Johns Hopkins Medicine. (2013, March 25). Reducing work hours for medical interns increases patient 'handoff' risks. ScienceDaily. Retrieved August 20, 2014 from www.sciencedaily.com/releases/2013/03/130325183819.htm
Johns Hopkins Medicine. "Reducing work hours for medical interns increases patient 'handoff' risks." ScienceDaily. www.sciencedaily.com/releases/2013/03/130325183819.htm (accessed August 20, 2014).

Share This




More Health & Medicine News

Wednesday, August 20, 2014

Featured Research

from universities, journals, and other organizations


Featured Videos

from AP, Reuters, AFP, and other news services

Possible Ebola Patient in Isolation at California Hospital

Possible Ebola Patient in Isolation at California Hospital

Reuters - US Online Video (Aug. 20, 2014) A patient who may have been exposed to the Ebola virus is in isolation at the Kaiser Permanente South Sacramento Medical Center. Linda So reports. Video provided by Reuters
Powered by NewsLook.com
Raw: World's Oldest Man Lives in Japan

Raw: World's Oldest Man Lives in Japan

AP (Aug. 20, 2014) A 111-year-old Japanese was certified as the world's oldest man by Guinness World Records on Wednesday. Sakari Momoi, a native of Fukushima in northern Japan, was given a certificate at a hospital in Tokyo. (Aug. 20) Video provided by AP
Powered by NewsLook.com
Do More Wedding Guests Make A Happier Marriage?

Do More Wedding Guests Make A Happier Marriage?

Newsy (Aug. 20, 2014) A new study found couples who had at least 150 guests at their weddings were more likely to report being happy in their marriages. Video provided by Newsy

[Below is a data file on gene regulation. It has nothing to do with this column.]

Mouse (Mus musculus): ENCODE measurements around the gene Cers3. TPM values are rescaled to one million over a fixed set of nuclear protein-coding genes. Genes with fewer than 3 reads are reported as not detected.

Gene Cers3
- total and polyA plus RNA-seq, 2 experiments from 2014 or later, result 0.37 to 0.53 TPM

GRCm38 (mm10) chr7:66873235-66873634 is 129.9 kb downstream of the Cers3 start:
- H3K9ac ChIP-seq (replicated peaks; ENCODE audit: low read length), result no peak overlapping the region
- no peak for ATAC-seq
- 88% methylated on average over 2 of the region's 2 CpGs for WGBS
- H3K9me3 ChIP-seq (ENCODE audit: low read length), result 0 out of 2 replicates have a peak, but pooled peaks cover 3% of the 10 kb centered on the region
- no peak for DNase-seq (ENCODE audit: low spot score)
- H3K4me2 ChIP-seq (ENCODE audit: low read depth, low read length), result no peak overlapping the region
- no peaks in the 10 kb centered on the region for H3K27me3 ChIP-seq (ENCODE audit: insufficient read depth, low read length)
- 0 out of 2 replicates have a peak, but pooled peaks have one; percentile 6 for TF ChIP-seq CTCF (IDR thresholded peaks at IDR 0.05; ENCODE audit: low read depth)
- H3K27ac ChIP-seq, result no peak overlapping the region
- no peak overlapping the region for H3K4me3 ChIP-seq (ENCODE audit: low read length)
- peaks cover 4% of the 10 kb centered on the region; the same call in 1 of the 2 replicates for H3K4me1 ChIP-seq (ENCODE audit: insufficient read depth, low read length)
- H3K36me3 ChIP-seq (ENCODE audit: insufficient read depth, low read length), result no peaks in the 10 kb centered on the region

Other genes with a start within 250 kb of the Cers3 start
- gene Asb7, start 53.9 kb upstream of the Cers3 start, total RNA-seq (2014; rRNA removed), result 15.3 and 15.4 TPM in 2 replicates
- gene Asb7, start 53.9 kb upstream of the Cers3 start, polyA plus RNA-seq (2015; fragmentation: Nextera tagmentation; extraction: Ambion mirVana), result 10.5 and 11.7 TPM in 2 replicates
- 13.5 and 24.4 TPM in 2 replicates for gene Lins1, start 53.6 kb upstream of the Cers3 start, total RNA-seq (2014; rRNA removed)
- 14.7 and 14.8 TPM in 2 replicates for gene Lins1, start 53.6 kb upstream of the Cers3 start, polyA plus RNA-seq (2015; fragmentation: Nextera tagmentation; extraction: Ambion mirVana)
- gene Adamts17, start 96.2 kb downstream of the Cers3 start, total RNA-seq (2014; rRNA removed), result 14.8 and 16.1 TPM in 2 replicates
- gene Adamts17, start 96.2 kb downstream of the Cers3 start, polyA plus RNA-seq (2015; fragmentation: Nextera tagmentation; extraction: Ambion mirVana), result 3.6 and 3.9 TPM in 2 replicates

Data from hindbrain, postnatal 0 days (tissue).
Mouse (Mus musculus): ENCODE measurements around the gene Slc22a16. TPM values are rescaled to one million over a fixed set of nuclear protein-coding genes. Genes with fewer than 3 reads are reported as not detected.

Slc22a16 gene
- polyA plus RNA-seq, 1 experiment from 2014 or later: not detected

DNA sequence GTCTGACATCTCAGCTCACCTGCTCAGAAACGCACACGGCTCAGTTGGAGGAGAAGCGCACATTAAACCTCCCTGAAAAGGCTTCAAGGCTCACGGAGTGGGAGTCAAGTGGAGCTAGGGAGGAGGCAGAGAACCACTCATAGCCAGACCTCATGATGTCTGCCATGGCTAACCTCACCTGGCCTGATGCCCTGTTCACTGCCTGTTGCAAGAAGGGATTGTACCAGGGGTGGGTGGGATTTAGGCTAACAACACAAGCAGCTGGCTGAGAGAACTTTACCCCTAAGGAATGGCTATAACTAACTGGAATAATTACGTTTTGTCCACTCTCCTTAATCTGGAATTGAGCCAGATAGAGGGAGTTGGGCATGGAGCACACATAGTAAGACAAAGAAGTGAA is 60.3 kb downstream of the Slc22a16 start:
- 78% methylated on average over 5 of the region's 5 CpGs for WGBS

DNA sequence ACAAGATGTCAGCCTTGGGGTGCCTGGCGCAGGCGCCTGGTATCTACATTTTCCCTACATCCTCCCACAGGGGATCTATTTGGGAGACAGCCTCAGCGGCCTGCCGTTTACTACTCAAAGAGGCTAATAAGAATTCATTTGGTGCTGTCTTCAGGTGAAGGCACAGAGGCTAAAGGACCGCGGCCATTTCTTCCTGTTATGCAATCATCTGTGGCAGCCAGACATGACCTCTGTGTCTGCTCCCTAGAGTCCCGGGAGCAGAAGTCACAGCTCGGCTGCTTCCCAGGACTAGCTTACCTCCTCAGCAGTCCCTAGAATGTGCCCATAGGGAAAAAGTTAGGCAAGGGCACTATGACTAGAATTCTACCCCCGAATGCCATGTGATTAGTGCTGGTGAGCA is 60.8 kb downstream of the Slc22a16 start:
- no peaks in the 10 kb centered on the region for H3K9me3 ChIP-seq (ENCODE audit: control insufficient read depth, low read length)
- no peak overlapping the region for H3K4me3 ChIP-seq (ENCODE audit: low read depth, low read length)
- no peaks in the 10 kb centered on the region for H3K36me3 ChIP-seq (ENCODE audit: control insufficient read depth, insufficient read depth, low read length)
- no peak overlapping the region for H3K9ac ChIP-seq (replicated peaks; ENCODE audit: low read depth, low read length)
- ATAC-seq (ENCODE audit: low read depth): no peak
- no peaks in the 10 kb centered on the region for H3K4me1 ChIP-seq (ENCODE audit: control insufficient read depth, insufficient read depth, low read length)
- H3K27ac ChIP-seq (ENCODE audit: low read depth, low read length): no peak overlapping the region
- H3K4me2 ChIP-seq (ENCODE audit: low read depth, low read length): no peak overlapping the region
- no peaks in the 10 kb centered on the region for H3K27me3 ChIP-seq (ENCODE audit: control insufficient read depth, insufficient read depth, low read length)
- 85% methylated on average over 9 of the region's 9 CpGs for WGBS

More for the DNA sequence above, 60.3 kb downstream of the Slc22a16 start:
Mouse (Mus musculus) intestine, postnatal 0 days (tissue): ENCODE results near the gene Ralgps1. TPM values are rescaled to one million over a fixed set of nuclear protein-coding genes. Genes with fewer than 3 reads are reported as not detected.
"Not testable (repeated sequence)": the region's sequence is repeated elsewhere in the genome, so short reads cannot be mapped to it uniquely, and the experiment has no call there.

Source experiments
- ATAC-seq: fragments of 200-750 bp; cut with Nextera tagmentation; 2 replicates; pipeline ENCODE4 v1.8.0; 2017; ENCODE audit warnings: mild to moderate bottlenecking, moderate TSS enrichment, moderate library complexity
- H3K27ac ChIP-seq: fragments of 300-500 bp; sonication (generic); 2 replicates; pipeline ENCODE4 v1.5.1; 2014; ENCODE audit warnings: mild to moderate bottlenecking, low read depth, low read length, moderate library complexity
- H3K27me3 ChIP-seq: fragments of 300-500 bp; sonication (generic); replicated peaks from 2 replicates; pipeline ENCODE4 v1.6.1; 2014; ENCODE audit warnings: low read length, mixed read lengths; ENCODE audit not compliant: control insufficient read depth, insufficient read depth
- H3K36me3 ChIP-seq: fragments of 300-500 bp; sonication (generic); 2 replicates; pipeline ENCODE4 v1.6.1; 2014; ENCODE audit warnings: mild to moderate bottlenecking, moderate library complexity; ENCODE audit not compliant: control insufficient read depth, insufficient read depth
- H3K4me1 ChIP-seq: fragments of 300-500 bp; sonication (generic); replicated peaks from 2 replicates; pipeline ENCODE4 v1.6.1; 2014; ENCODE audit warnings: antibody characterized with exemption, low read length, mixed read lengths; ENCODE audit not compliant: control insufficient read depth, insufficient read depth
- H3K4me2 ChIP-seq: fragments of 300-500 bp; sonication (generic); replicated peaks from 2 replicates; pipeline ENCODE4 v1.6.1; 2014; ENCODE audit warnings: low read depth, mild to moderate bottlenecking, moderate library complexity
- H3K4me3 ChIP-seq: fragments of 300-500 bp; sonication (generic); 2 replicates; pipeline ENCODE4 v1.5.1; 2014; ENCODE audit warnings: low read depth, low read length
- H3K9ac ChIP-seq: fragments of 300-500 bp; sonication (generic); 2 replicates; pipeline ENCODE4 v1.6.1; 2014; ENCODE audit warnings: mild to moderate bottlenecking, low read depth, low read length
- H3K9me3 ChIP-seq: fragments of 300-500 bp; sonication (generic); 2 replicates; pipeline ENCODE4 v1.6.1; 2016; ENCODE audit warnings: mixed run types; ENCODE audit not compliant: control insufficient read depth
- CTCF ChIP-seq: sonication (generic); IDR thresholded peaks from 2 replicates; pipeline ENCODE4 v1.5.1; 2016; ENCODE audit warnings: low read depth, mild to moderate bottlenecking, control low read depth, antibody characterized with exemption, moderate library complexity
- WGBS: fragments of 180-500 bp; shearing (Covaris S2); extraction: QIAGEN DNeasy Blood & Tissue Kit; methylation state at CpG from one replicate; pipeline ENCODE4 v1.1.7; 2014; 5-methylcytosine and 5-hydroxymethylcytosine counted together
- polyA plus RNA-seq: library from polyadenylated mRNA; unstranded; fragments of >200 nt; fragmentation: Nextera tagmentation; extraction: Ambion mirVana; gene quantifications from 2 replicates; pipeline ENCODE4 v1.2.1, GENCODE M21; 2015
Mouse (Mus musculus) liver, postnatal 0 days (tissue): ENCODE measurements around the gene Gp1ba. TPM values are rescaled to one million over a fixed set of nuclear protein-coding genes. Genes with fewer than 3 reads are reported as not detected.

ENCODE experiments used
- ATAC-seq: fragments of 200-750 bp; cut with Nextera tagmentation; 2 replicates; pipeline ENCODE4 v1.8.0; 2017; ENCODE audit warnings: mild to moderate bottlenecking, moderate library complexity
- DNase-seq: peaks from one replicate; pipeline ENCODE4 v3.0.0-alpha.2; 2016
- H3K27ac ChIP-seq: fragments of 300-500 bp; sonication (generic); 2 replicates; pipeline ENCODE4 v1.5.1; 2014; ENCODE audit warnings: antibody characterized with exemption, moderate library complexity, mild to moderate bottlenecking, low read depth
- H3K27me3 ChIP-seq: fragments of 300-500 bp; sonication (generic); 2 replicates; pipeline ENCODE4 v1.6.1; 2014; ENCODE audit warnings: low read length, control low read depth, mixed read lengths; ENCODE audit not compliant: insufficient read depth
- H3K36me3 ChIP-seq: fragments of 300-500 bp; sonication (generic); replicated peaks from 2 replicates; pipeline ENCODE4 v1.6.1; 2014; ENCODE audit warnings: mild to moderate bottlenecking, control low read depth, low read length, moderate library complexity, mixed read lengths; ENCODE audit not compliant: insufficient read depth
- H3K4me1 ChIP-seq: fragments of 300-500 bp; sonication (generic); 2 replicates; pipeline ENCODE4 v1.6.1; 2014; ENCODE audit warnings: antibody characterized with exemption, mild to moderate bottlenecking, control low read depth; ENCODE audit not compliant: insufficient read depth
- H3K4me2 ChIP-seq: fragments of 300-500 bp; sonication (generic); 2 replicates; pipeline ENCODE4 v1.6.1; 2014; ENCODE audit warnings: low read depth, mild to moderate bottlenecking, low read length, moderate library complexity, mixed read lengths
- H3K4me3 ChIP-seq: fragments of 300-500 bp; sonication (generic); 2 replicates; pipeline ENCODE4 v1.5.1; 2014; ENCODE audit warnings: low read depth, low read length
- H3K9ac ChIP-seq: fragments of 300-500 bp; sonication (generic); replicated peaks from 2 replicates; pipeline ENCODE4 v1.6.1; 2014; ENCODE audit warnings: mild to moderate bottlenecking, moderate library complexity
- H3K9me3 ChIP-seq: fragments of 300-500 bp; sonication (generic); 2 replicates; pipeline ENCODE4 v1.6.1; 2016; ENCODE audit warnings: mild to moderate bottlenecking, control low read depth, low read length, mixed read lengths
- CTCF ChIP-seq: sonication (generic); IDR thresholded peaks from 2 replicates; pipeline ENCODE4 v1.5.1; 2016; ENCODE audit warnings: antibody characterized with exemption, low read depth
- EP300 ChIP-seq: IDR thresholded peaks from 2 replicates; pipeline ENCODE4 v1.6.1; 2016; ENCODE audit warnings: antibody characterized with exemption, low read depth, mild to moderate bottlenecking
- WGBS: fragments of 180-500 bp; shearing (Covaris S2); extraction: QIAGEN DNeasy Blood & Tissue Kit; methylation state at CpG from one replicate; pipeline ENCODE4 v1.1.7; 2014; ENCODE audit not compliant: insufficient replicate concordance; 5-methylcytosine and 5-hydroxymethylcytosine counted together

Powered by NewsLook.com
Ebola-Hit Sierra Leone's Freetown a City on Edge

Ebola-Hit Sierra Leone's Freetown a City on Edge

AFP (Aug. 19, 2014) Residents of Sierra Leone's capital voice their fears as the Ebola virus sweeps through west Africa. Duration: 00:56 Video provided by AFP
Powered by NewsLook.com

Search ScienceDaily

Number of stories in archives: 140,361

Find with keyword(s):
Enter a keyword or phrase to search ScienceDaily for related topics and research stories.

Save/Print:
Share:

Breaking News:
from the past week

In Other News

... from NewsDaily.com

Science News

Health News

Environment News

Technology News



Save/Print:
Share:

Free Subscriptions


Get the latest science news with ScienceDaily's free email newsletters, updated daily and weekly. Or view hourly updated newsfeeds in your RSS reader:

Get Social & Mobile


Keep up to date with the latest news from ScienceDaily via social networks and mobile apps:

Have Feedback?


Tell us what you think of ScienceDaily -- we welcome both positive and negative comments. Have any problems using the site? Questions?
Mobile: iPhone Android Web
Follow: Facebook Twitter Google+
Subscribe: RSS Feeds Email Newsletters
Latest Headlines Health & Medicine Mind & Brain Space & Time Matter & Energy Computers & Math Plants & Animals Earth & Climate Fossils & Ruins